Warren

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Re: LiveCode Server on CentOS 6?

Clarence Martin via use-livecode
In reply to this post by Clarence Martin via use-livecode
On 07/29/2018 07:56 PM, Richard Gaskin via use-livecode wrote:
>
> First question (an admittedly ignorant one, but I haven't spent much
> time in the CentOS community):  Why does their package manager not
> automatically keep system components current?
>
> Second question: If the first question cannot be resolved easily, what
> is the advantage of CentOS for this project over Ubuntu or Debian?



Richard,

The explanation that addresses your first question can be expressed in a
very long-winded manner but also boiled down to this: It's RHEL's
approach to enforcing stability. They and their clients are interested
in a system that gives them no bad surprises. This takes into account
the fact that many of those clients are using complicated proprietary
software for critical tasks; commercial software and/or software
developed in-house, which is expected to be fail-proof. There's is an
obviously ultra-conservative approach, but you can't deny they've been
successful at what they do :D CentOS naturally inherits the result of
this philosophy.

The perception of extreme stability, along with the fact that it's one
of only a very few OSs supported by cPanel, make CentOS very popular
among hosting companies. All versions of RHEL and CentOS are supported
for ten years which by design is to eliminate a disruption of services
caused by forced upgrades. This sometimes leads to hosting companies
running a version or two behind the latest, which can result in the
problem Keith is encountering.

Keith has admitted he doesn't have a lot of knowledge and skills in
Linux, so a managed VPS is a great solution for him. (I feel pretty much
in that same boat. There are probably a lot of people trying to manage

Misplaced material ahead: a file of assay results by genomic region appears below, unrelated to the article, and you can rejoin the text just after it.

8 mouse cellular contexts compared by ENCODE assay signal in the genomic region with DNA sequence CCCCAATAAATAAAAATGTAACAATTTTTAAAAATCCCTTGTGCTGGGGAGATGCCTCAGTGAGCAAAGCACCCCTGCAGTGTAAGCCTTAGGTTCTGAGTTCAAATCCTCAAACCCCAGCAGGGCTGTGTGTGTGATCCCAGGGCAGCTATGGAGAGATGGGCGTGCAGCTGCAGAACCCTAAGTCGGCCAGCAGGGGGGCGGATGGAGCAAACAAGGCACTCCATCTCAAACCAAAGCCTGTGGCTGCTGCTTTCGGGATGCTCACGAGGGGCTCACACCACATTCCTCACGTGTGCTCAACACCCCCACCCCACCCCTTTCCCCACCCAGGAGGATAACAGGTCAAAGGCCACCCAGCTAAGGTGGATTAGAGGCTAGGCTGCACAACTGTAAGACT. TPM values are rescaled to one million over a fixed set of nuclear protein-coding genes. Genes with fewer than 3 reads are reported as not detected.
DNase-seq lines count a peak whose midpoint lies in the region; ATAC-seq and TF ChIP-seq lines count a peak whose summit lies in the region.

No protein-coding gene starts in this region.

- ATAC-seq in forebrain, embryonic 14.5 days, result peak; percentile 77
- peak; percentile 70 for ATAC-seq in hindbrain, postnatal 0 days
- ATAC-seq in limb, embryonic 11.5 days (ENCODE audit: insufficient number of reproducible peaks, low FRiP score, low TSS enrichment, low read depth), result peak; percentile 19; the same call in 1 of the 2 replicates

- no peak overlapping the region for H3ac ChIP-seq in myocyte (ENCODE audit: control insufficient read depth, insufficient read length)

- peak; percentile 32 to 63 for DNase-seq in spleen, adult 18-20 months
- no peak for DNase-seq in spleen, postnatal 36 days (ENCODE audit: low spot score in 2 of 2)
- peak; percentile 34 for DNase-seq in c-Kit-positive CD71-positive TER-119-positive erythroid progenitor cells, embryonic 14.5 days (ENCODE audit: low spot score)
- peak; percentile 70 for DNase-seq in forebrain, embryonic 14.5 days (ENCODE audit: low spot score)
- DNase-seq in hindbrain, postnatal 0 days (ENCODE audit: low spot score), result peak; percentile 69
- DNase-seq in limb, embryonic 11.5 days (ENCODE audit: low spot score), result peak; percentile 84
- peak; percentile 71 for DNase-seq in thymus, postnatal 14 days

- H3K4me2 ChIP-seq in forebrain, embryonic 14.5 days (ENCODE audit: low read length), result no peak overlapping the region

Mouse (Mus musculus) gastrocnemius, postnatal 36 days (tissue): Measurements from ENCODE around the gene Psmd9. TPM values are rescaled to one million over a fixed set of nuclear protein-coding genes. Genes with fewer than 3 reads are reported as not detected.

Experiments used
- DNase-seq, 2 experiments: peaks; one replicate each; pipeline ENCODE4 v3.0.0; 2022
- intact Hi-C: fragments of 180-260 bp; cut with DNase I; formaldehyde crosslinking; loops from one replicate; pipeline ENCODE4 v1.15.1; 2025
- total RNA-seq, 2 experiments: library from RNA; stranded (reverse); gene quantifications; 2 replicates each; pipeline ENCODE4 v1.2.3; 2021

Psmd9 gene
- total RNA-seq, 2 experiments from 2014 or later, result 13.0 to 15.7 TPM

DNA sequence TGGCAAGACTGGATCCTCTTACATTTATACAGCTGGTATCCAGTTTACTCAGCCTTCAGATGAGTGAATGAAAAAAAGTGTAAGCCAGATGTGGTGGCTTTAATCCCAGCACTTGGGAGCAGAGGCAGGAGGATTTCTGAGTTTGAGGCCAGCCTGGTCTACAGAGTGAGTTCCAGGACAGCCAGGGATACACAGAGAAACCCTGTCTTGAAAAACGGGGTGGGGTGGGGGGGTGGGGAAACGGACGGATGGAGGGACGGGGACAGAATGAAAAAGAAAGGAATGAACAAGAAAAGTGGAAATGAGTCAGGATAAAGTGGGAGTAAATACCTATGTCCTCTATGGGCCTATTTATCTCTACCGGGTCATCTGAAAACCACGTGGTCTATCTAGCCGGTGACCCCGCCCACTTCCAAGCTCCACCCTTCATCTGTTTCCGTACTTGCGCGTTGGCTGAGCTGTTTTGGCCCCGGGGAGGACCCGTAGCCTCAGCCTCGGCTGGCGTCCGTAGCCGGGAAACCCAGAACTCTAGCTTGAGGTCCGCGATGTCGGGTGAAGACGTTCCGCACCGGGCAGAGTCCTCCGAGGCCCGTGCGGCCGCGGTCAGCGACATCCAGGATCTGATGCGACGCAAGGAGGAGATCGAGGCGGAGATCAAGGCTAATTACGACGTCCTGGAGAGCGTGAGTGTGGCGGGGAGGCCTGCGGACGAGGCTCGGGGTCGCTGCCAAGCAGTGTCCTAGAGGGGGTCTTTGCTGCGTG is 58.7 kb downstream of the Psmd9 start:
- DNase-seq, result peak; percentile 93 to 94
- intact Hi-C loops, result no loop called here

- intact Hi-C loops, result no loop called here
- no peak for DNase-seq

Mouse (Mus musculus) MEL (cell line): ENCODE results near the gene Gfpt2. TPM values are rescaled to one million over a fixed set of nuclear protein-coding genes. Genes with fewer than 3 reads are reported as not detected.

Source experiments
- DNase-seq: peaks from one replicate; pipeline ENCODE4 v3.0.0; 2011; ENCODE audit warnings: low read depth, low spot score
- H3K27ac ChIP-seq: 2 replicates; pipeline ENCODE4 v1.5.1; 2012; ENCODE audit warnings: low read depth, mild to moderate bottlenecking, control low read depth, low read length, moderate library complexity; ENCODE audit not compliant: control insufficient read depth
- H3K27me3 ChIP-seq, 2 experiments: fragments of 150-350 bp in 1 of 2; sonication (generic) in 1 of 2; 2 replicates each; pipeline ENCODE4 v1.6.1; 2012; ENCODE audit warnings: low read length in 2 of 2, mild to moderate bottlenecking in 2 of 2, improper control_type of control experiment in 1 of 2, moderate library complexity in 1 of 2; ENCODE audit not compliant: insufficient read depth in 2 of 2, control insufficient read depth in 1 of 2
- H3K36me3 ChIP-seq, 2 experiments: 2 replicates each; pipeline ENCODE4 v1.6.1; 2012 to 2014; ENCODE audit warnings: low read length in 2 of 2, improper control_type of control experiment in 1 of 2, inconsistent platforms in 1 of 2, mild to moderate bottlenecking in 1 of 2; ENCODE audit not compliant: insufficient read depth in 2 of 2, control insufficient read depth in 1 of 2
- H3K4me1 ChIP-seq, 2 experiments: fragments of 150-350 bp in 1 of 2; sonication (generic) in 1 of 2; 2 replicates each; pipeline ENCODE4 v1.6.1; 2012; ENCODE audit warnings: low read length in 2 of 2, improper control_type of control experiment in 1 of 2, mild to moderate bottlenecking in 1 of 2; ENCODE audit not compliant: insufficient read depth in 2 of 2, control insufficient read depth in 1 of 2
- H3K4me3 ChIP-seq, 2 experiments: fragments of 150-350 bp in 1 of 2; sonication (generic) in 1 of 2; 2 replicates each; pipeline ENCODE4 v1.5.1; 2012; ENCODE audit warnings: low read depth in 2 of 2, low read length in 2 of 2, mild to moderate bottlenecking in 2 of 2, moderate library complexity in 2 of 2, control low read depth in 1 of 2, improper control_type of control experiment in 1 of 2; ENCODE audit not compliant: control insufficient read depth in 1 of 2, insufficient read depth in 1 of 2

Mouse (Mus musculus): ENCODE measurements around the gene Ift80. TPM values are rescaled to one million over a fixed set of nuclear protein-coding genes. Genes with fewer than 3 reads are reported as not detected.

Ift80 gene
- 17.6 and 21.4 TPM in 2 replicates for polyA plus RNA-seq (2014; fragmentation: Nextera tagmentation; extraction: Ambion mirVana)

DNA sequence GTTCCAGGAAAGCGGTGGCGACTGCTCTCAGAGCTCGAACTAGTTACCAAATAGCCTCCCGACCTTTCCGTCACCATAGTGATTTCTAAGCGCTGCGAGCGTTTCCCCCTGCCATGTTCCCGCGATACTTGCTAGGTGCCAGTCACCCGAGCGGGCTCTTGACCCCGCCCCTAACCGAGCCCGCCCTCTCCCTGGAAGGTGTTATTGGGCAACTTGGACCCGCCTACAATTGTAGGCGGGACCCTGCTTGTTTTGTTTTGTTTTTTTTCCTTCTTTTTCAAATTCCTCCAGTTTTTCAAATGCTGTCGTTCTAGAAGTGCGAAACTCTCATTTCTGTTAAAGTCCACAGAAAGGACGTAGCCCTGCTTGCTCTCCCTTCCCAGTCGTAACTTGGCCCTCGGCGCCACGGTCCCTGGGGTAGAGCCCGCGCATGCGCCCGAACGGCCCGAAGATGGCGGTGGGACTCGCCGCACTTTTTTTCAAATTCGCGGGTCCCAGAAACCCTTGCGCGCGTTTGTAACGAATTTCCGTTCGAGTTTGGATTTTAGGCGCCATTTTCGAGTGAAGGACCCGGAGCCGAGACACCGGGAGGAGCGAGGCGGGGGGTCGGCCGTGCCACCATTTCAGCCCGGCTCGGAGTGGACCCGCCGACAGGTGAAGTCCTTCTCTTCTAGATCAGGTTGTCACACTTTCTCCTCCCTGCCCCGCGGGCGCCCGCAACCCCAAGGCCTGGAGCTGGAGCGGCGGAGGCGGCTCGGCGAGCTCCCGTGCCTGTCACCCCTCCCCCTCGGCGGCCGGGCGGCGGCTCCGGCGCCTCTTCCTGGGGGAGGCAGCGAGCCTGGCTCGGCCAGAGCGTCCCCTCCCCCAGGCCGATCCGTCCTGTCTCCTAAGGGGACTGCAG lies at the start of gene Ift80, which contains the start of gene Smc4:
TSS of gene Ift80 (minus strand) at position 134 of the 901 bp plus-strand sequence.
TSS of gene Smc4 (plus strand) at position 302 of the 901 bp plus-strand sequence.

their own VPS who shouldn't be! Being well versed on maintaining a Linux
desktop does not begin to address the skills and knowledge a server
admin needs.) So, he's a little bit at the mercy of his hosting company.
Of course the market is open and it's relatively easy to switch hosts.
There are several distros that would qualify as reliable enough for
server usage including a few that aren't as widely available as the more
popular ones. Debian and Ubuntu are totally valid along with CentOS and
those are probably the most widely available in hosting packages.

Warren

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Re: LiveCode Server on CentOS 6?

Clarence Martin via use-livecode
  Warren Samples wrote:

> On 07/29/2018 07:56 PM, Richard Gaskin via use-livecode wrote:
>>
>> First question (an admittedly ignorant one, but I haven't spent much
>> time in the CentOS community):  Why does their package manager not
>> automatically keep system components current?
>>
>> Second question: If the first question cannot be resolved easily, what
>> is the advantage of CentOS for this project over Ubuntu or Debian?
>
> Richard,
>
> The explanation that addresses your first question can be expressed in a
> very long-winded manner but also boiled down to this: It's RHEL's
> approach to enforcing stability. They and their clients are interested
> in a system that gives them no bad surprises. This takes into account
> the fact that many of those clients are using complicated proprietary
> software for critical tasks; commercial software and/or software
> developed in-house, which is expected to be fail-proof. There's is an
> obviously ultra-conservative approach, but you can't deny they've been
> successful at what they do :D CentOS naturally inherits the result of
> this philosophy.

Ubuntu's LTS (Long Term Support) releases serve the same goal, with
similar methods:  patches are allowed, security patches can be
automated, but new features are held back until the next LTS release.

It's a tough call, though, with supplemental packages getting long in
the tooth.  In addition to the potential vulnerabilities, older packages
can introduce their own compatibility issues, as we've seen here.

I tend to stick with only LTS releases myself, so I appreciate the goals
with such things.

But unless one is managing a legacy system with known dependencies on
older packages, using a more recent version would seem a good fit, esp.
for non-experts, as it establishes a fresh baseline using the latest and
greatest.

I guess the missing piece of the puzzle here is why his VPS service
doesn't offer CentOS 7. But as you say:

> Of course the market is open and it's relatively easy to switch hosts.
> There are several distros that would qualify as reliable enough for
> server usage including a few that aren't as widely available as the more
> popular ones. Debian and Ubuntu are totally valid along with CentOS and
> those are probably the most widely available in hosting packages
--
  Richard Gaskin
  Fourth World Systems
  Software Design and Development for the Desktop, Mobile, and the Web
  ____________________________________________________________________
  [hidden email]                http://www.FourthWorld.com